Objective: To study the prevalence of premenstrual dysphoric disorder (PMDD) symptom patterns among women in the United Arab Emirates and to measure the debilitating nature of PMDD symptoms and sociodemographic correlates. Methods: This cross-sectional sample study used the Mini-International Neuropsychiatric Interview-Plus (MINI-Plus) and Premenstrual Symptoms Screening Tool (PSST) to screen for presence and severity of PMDD symptoms in Arab women attending ambulatory health services in Alain city, Emirate of Abu Dhabi, United Arab Emirates, for routine health care between May 2005 and September 2005. Results: The study participants include 508 women (76% Emiratis, 15% Omanis, and 8% other Arabs) of childbearing age. In total, 94 women (18.6%) met MINI-Plus criteria for PMDD; of these, 21 (4.1%) met PSST criteria for severe symptoms, 29 (5.7%) for moderate symptoms, and 44 (8.7%) for mild or less symptoms. One woman (0.2%) with severe symptoms and 12 women (2.4%) with moderate symptoms had negative MINI-Plus scores. Presence of PMDD symptoms was significantly associated with higher education (P =.000), single marital status (P = .001), major life stressors (P = .001), and personal/family use of psychotropic medications (P = .000/P = .006), personal/family psychological problems (P = .000/P = .001), irregular/painful menses (P = .043/P = .001), and functional impairment on the Sheehan Disability Scale (P = .000). Multilogistic regression analysis showed higher education, major life stressor, personal use of psychotropic medications, personal/family psychological problem, and painful menses were independent predictors of PMDD symptoms. Conclusions: PMDD symptoms were common among the Arab women in our study. The cyclically triggered mood disturbances were clustered in women with personal/familial psychological problems, perhaps linking biologic constitution to genetic predisposition for the development of PMDD symptomatology.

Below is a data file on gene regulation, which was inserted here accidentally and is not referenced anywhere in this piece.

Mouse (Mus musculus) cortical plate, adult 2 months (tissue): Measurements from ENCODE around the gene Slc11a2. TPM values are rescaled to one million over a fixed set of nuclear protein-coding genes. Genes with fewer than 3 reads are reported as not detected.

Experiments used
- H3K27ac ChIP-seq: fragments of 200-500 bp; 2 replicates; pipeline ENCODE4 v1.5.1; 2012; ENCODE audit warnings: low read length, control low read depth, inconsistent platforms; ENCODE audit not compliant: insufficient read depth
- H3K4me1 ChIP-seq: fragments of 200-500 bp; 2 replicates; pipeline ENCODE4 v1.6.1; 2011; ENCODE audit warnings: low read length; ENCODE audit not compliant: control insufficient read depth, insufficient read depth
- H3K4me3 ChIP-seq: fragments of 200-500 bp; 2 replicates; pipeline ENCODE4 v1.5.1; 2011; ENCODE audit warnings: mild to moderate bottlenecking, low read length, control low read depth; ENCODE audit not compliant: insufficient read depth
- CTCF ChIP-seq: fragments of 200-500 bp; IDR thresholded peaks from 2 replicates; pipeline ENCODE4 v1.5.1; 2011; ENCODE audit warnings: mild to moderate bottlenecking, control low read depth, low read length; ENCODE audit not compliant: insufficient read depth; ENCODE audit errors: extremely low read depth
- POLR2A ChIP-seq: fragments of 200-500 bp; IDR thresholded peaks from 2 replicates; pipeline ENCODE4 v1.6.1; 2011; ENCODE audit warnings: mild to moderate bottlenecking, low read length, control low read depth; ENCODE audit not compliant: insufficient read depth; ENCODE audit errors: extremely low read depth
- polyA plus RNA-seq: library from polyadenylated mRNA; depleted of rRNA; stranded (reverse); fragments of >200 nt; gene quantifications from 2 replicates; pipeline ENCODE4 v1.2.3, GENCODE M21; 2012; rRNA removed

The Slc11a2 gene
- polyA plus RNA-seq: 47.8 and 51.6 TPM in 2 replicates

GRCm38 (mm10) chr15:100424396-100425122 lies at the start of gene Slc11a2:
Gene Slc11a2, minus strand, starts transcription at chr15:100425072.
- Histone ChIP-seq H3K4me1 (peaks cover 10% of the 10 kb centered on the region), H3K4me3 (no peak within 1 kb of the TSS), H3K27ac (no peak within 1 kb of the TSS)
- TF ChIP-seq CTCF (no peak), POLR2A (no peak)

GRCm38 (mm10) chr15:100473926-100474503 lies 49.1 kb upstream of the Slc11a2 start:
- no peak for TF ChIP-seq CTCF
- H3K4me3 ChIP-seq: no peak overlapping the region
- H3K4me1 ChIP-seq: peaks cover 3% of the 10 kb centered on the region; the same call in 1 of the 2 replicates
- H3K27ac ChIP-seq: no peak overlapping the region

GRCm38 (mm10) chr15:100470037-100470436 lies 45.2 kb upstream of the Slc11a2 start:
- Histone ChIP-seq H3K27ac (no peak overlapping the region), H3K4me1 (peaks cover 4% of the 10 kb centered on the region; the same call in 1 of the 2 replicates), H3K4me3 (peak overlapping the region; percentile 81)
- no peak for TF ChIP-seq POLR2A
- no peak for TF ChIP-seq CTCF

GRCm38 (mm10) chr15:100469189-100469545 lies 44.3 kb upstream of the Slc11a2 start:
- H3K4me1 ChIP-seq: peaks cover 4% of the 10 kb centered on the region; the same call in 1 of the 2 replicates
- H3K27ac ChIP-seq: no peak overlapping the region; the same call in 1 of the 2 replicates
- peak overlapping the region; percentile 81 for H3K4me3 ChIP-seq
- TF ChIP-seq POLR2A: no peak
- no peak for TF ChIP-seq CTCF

|Journal||Primary Care Companion to the Journal of Clinical Psychiatry|
|Publication status||Published - 2017|
ASJC Scopus subject areas
- Psychiatry and Mental health